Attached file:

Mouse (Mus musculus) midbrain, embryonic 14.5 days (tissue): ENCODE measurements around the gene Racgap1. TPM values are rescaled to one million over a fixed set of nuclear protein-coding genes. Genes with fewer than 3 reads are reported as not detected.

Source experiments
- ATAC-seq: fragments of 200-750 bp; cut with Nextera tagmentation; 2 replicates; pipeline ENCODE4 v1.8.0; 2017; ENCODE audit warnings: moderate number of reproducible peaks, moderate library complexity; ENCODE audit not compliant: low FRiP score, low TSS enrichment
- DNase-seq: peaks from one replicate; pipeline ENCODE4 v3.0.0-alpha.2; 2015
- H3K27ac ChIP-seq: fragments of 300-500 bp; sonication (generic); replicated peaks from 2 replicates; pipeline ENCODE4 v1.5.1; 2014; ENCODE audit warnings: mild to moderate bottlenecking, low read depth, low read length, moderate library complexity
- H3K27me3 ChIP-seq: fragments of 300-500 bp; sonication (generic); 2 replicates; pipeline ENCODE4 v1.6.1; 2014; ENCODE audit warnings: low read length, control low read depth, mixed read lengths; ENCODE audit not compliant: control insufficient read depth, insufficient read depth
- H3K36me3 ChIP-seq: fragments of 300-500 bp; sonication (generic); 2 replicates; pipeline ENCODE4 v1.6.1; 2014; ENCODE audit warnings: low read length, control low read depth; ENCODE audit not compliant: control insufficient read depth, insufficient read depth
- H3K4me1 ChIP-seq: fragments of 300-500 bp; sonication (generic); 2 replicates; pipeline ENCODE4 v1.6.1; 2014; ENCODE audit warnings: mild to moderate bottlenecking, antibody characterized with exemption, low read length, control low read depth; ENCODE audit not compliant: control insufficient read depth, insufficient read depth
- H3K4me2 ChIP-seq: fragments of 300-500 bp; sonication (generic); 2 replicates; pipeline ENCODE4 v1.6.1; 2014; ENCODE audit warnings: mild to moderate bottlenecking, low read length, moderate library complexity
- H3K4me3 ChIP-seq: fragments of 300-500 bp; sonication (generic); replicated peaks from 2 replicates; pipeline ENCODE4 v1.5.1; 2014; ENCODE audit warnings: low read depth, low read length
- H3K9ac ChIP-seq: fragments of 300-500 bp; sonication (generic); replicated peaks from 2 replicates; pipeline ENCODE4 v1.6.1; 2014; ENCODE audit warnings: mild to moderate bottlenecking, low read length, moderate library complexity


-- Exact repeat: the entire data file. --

Mouse (Mus musculus) midbrain, embryonic 14.5 days (tissue): ENCODE measurements around the gene Racgap1. TPM values are rescaled to one million over a fixed set of nuclear protein-coding genes. Genes with fewer than 3 reads are reported as not detected.

Source experiments
- ATAC-seq: fragments of 200-750 bp; cut with Nextera tagmentation; 2 replicates; pipeline ENCODE4 v1.8.0; 2017; ENCODE audit warnings: moderate number of reproducible peaks, moderate library complexity; ENCODE audit not compliant: low FRiP score, low TSS enrichment
- DNase-seq: peaks from one replicate; pipeline ENCODE4 v3.0.0-alpha.2; 2015
- H3K27ac ChIP-seq: fragments of 300-500 bp; sonication (generic); replicated peaks from 2 replicates; pipeline ENCODE4 v1.5.1; 2014; ENCODE audit warnings: mild to moderate bottlenecking, low read depth, low read length, moderate library complexity
- H3K27me3 ChIP-seq: fragments of 300-500 bp; sonication (generic); 2 replicates; pipeline ENCODE4 v1.6.1; 2014; ENCODE audit warnings: low read length, control low read depth, mixed read lengths; ENCODE audit not compliant: control insufficient read depth, insufficient read depth
- H3K36me3 ChIP-seq: fragments of 300-500 bp; sonication (generic); 2 replicates; pipeline ENCODE4 v1.6.1; 2014; ENCODE audit warnings: low read length, control low read depth; ENCODE audit not compliant: control insufficient read depth, insufficient read depth
- H3K4me1 ChIP-seq: fragments of 300-500 bp; sonication (generic); 2 replicates; pipeline ENCODE4 v1.6.1; 2014; ENCODE audit warnings: mild to moderate bottlenecking, antibody characterized with exemption, low read length, control low read depth; ENCODE audit not compliant: control insufficient read depth, insufficient read depth
- H3K4me2 ChIP-seq: fragments of 300-500 bp; sonication (generic); 2 replicates; pipeline ENCODE4 v1.6.1; 2014; ENCODE audit warnings: mild to moderate bottlenecking, low read length, moderate library complexity
- H3K4me3 ChIP-seq: fragments of 300-500 bp; sonication (generic); replicated peaks from 2 replicates; pipeline ENCODE4 v1.5.1; 2014; ENCODE audit warnings: low read depth, low read length
- H3K9ac ChIP-seq: fragments of 300-500 bp; sonication (generic); replicated peaks from 2 replicates; pipeline ENCODE4 v1.6.1; 2014; ENCODE audit warnings: mild to moderate bottlenecking, low read length, moderate library complexity